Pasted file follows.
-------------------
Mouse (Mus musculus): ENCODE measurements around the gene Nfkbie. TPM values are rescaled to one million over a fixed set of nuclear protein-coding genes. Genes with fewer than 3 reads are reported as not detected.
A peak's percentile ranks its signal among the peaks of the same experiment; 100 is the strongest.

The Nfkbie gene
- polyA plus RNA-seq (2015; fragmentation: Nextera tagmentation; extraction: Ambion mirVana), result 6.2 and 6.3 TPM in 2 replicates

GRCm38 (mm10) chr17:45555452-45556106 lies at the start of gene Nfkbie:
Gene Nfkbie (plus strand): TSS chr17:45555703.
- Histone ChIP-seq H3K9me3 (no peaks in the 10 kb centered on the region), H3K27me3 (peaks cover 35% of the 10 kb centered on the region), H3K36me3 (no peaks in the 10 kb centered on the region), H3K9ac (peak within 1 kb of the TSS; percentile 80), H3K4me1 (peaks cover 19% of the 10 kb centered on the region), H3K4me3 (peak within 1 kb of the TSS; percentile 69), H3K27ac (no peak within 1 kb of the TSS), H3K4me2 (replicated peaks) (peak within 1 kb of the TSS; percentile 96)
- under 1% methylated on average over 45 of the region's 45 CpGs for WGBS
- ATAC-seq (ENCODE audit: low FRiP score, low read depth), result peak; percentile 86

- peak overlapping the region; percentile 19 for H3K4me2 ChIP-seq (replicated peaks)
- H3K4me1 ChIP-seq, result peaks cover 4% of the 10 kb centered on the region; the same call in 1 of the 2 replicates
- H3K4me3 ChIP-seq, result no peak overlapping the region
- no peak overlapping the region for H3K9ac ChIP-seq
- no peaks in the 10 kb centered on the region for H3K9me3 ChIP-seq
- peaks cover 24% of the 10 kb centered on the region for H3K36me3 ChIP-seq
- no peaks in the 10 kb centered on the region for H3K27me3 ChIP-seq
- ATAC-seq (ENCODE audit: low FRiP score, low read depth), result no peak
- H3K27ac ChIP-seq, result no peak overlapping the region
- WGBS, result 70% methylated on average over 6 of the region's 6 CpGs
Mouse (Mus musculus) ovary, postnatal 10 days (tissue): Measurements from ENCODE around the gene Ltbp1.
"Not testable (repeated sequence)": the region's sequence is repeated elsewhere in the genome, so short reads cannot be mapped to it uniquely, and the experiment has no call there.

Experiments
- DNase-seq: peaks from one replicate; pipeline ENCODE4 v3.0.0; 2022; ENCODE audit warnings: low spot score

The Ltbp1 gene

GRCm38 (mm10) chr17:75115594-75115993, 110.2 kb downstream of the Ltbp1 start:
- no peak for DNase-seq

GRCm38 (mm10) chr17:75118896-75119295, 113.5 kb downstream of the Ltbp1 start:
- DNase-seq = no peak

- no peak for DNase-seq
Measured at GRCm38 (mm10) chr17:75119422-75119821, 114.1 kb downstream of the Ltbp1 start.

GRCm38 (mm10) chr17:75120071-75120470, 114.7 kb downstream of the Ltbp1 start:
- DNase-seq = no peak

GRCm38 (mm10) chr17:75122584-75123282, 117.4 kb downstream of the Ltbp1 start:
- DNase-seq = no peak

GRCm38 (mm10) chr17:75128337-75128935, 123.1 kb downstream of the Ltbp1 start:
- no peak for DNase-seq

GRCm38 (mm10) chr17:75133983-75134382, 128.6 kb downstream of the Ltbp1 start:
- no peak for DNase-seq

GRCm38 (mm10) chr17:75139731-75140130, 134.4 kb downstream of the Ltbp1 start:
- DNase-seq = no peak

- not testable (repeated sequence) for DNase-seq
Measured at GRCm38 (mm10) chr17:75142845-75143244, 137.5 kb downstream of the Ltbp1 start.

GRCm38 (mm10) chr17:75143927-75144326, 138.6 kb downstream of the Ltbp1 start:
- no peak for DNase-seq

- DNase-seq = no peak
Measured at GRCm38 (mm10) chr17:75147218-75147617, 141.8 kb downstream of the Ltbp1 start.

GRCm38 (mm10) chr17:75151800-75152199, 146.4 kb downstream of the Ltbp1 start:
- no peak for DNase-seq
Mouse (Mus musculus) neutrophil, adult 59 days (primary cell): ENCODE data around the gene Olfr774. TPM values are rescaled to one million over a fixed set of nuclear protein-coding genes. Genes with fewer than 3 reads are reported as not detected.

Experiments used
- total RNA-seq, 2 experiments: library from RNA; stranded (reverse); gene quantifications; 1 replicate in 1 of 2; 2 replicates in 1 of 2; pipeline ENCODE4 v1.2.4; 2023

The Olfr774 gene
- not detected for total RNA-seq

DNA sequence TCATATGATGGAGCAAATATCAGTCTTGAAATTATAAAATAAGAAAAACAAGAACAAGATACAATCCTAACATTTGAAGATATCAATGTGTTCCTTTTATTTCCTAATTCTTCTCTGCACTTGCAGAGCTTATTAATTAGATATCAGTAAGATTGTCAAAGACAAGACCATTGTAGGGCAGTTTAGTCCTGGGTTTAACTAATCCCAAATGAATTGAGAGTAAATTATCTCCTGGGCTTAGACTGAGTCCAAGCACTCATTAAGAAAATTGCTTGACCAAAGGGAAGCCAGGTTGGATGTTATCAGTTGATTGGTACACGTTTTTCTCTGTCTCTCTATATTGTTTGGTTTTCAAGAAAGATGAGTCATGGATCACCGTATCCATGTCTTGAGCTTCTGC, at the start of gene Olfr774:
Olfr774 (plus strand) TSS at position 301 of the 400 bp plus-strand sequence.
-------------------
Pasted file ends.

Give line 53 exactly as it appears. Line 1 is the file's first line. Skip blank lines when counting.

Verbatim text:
- not detected for total RNA-seq